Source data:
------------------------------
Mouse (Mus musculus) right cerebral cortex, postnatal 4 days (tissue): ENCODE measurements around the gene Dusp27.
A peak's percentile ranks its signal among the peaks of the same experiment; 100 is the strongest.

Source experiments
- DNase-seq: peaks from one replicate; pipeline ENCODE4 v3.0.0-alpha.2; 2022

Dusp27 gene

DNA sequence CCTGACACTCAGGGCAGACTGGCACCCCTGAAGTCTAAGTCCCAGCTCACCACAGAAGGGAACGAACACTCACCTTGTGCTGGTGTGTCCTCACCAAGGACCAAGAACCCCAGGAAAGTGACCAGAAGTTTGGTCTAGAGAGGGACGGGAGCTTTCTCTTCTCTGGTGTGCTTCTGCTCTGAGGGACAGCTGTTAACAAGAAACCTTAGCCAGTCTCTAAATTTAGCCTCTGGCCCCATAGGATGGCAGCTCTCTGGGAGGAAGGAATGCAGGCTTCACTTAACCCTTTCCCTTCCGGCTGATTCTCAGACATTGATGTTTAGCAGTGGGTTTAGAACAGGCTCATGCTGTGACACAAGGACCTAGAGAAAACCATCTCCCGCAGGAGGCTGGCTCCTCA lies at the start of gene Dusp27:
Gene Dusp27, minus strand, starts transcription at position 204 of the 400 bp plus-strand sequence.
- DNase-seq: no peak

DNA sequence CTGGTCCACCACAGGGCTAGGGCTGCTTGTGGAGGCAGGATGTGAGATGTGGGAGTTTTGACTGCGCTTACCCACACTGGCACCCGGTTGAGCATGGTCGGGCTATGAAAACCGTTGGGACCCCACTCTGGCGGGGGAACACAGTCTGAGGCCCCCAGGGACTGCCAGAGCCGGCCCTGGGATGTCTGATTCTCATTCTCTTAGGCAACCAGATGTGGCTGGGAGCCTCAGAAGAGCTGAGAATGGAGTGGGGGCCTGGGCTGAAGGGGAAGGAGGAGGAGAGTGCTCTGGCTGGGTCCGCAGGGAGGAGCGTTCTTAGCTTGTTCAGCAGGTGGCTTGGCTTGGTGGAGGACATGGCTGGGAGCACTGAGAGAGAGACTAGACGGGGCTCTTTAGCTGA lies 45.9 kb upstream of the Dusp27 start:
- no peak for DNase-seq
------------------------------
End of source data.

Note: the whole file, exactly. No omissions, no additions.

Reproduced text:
Mouse (Mus musculus) right cerebral cortex, postnatal 4 days (tissue): ENCODE measurements around the gene Dusp27.
A peak's percentile ranks its signal among the peaks of the same experiment; 100 is the strongest.

Source experiments
- DNase-seq: peaks from one replicate; pipeline ENCODE4 v3.0.0-alpha.2; 2022

Dusp27 gene

DNA sequence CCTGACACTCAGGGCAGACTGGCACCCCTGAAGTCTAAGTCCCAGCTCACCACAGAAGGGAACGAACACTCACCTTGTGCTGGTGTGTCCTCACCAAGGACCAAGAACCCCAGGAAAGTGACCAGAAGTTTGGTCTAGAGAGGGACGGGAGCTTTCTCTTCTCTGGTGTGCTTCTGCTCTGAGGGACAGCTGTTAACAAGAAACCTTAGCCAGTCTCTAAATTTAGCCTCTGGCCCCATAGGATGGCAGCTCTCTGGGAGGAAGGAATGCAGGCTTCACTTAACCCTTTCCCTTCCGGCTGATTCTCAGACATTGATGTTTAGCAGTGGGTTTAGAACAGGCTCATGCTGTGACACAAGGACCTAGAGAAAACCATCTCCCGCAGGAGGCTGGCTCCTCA lies at the start of gene Dusp27:
Gene Dusp27, minus strand, starts transcription at position 204 of the 400 bp plus-strand sequence.
- DNase-seq: no peak

DNA sequence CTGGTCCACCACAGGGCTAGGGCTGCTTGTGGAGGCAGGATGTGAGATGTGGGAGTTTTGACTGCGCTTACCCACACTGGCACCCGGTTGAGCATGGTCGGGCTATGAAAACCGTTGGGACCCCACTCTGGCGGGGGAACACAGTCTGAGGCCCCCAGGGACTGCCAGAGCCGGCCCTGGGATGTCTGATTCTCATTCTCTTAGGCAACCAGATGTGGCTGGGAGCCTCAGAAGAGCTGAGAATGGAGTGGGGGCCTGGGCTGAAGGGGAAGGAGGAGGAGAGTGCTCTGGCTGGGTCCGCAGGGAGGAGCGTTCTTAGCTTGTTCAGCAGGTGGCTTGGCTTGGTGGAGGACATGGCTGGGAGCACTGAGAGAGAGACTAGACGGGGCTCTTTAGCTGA lies 45.9 kb upstream of the Dusp27 start:
- no peak for DNase-seq